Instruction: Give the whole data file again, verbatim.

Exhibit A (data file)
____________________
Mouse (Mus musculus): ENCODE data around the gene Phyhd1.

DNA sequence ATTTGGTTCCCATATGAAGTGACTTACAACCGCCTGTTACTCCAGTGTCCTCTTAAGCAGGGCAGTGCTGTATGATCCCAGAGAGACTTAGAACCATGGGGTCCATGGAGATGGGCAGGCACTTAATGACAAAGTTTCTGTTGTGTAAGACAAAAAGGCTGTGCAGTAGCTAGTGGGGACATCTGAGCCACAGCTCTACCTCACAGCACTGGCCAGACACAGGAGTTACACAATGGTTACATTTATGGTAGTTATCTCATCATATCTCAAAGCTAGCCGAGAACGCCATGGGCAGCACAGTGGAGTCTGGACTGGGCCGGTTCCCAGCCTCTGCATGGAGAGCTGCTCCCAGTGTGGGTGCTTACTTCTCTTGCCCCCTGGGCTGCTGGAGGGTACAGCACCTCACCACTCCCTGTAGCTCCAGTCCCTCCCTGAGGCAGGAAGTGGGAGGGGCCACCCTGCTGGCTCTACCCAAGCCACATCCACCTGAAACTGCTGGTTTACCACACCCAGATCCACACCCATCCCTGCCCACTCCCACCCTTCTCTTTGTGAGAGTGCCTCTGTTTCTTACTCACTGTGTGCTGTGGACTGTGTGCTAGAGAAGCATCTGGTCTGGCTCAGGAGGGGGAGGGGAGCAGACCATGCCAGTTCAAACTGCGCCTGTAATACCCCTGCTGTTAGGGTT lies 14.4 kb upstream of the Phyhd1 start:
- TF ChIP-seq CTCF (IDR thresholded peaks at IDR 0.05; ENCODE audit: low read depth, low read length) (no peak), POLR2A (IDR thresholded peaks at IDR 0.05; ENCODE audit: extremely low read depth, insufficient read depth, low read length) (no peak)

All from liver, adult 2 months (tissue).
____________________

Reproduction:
Mouse (Mus musculus): ENCODE data around the gene Phyhd1.

DNA sequence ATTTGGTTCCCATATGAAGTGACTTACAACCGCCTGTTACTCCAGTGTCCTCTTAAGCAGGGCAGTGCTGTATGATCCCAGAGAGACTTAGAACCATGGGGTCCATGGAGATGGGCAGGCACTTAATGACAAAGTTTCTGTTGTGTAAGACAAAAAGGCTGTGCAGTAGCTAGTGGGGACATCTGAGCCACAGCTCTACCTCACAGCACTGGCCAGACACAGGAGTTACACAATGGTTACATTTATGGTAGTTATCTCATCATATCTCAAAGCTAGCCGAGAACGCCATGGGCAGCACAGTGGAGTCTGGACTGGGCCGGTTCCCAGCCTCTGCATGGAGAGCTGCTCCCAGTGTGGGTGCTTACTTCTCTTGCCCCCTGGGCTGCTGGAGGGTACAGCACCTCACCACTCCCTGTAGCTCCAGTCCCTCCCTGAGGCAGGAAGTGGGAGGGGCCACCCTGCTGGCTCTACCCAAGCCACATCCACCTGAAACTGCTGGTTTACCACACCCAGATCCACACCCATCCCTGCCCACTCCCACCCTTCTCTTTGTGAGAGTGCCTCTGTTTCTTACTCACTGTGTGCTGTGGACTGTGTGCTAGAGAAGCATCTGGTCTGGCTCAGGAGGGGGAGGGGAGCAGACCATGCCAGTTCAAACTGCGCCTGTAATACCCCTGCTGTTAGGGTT lies 14.4 kb upstream of the Phyhd1 start:
- TF ChIP-seq CTCF (IDR thresholded peaks at IDR 0.05; ENCODE audit: low read depth, low read length) (no peak), POLR2A (IDR thresholded peaks at IDR 0.05; ENCODE audit: extremely low read depth, insufficient read depth, low read length) (no peak)

All from liver, adult 2 months (tissue).